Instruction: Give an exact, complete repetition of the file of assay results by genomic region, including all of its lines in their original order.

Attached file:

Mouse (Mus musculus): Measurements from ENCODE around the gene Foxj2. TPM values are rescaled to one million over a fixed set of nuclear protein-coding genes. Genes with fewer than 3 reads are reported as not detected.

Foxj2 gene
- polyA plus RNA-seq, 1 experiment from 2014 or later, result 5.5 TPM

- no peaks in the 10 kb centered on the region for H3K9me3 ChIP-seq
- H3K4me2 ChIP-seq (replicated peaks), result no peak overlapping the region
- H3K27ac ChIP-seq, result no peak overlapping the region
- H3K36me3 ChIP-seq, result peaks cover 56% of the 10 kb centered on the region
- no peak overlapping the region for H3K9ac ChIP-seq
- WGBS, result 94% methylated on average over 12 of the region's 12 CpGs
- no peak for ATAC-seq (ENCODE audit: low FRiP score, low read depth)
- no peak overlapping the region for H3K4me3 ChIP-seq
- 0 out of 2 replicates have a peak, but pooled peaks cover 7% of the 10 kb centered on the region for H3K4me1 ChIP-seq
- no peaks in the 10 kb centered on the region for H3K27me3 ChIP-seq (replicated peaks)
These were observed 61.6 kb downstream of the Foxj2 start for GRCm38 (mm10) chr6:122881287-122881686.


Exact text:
Mouse (Mus musculus): Measurements from ENCODE around the gene Foxj2. TPM values are rescaled to one million over a fixed set of nuclear protein-coding genes. Genes with fewer than 3 reads are reported as not detected.

Foxj2 gene
- polyA plus RNA-seq, 1 experiment from 2014 or later, result 5.5 TPM

- no peaks in the 10 kb centered on the region for H3K9me3 ChIP-seq
- H3K4me2 ChIP-seq (replicated peaks), result no peak overlapping the region
- H3K27ac ChIP-seq, result no peak overlapping the region
- H3K36me3 ChIP-seq, result peaks cover 56% of the 10 kb centered on the region
- no peak overlapping the region for H3K9ac ChIP-seq
- WGBS, result 94% methylated on average over 12 of the region's 12 CpGs
- no peak for ATAC-seq (ENCODE audit: low FRiP score, low read depth)
- no peak overlapping the region for H3K4me3 ChIP-seq
- 0 out of 2 replicates have a peak, but pooled peaks cover 7% of the 10 kb centered on the region for H3K4me1 ChIP-seq
- no peaks in the 10 kb centered on the region for H3K27me3 ChIP-seq (replicated peaks)
These were observed 61.6 kb downstream of the Foxj2 start for GRCm38 (mm10) chr6:122881287-122881686.